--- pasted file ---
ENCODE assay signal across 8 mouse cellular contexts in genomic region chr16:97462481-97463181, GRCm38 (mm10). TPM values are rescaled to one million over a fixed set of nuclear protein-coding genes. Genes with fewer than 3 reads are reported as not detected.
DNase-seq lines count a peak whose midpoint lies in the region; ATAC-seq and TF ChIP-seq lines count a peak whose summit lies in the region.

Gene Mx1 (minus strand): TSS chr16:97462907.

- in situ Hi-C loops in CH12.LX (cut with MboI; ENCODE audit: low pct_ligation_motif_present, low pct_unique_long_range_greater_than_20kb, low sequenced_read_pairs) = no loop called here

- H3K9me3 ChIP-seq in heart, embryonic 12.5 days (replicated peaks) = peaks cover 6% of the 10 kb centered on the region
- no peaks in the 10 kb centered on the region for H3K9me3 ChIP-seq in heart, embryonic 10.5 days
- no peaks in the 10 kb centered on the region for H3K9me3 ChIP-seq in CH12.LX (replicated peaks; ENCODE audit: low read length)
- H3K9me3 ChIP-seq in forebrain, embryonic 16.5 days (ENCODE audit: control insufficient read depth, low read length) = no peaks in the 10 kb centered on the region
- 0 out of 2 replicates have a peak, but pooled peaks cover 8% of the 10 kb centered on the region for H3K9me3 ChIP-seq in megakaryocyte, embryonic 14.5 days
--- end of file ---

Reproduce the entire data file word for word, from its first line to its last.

ENCODE assay signal across 8 mouse cellular contexts in genomic region chr16:97462481-97463181, GRCm38 (mm10). TPM values are rescaled to one million over a fixed set of nuclear protein-coding genes. Genes with fewer than 3 reads are reported as not detected.
DNase-seq lines count a peak whose midpoint lies in the region; ATAC-seq and TF ChIP-seq lines count a peak whose summit lies in the region.

Gene Mx1 (minus strand): TSS chr16:97462907.

- in situ Hi-C loops in CH12.LX (cut with MboI; ENCODE audit: low pct_ligation_motif_present, low pct_unique_long_range_greater_than_20kb, low sequenced_read_pairs) = no loop called here

- H3K9me3 ChIP-seq in heart, embryonic 12.5 days (replicated peaks) = peaks cover 6% of the 10 kb centered on the region
- no peaks in the 10 kb centered on the region for H3K9me3 ChIP-seq in heart, embryonic 10.5 days
- no peaks in the 10 kb centered on the region for H3K9me3 ChIP-seq in CH12.LX (replicated peaks; ENCODE audit: low read length)
- H3K9me3 ChIP-seq in forebrain, embryonic 16.5 days (ENCODE audit: control insufficient read depth, low read length) = no peaks in the 10 kb centered on the region
- 0 out of 2 replicates have a peak, but pooled peaks cover 8% of the 10 kb centered on the region for H3K9me3 ChIP-seq in megakaryocyte, embryonic 14.5 days